Douglas County dips a toe into social media
Officials in Douglas County are in the process of developing social media as another platform for departments to communicate with residents.
The Douglas County Board of Commissioners approved a handbook for social media policies during its regular meeting last Tuesday. These policies are the first step toward using social media to enhance communication, and a steering committee is in the process of deciding which platforms the county would use.
Douglas County Information Technology Director Brent Birkeland said the plan is for each department to decide whether they will embrace social media as a way to communicate with the public.
“We wanted to put this in the laps in our departments, that if they want this presence they have the ability to do it, certainly to sign up and manage it internally within the department,” Birkeland said.
The county’s department heads would be in charge of their specific social media sites if they choose to use the tool, and Birkeland said they would likely designate employees to provide the content. An official Douglas County Facebook page or other social media site is also something that was anticipated.
“We have, in particular I’ll use the sheriff’s office as an example, that they would like to maintain, say a Twitter account, to increase the public awareness of safety issues, weather, whatever,” Birkeland said. “It’s a departmental approach.”
One question commissioners had was about regulating what employees post on the county social media sites on their own time.
“They cannot go post things online in their capacity as a county employee without stating something to the extent disclaiming ‘this is my personal opinion and doesn’t reflect the opinion of the county,’ because we certainly can’t have people doing that,” Birkeland said.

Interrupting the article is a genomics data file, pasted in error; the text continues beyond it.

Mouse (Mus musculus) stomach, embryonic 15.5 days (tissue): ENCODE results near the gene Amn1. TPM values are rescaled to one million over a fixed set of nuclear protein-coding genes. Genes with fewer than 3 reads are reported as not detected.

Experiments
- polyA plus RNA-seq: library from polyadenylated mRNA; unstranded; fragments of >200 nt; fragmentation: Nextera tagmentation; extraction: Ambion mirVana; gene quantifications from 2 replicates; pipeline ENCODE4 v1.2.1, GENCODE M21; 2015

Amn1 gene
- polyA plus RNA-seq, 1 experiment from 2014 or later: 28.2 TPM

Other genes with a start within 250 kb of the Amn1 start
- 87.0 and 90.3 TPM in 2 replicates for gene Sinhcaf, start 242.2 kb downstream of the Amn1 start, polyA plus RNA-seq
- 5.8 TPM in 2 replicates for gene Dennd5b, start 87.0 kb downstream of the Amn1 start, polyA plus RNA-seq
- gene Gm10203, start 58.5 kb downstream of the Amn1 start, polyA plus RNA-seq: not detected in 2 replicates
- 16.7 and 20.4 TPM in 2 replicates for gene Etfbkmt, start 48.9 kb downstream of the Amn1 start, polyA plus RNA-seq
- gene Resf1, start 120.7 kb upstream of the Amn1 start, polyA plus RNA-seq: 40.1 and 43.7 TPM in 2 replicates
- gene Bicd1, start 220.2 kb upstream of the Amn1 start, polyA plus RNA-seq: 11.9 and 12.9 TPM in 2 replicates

Another risk the county is trying to guard against is the potential for outside users to gain access to these official social media accounts. The handbook includes mention of security measures “to protect county information and technology assets.”
“From a technology standpoint, we talk about risk in terms of security and making sure that we don’t expose ourselves and our internal systems to identity manipulation or corruption as far as the accounts that we use to set up these social media sites,” Birkeland said.
But social media provides a positive tool for reaching out to residents in Douglas County, he added. The social media effort is part of the county’s redesign of its official website. The technology staff expects the sheriff’s office and the public health department to find social media the most valuable.
“We are seeing the growth from a public entity perspective as a communication tool,” Birkeland said. “So we thought it was time that, in addition to our web redesign, we provide a different communication means.”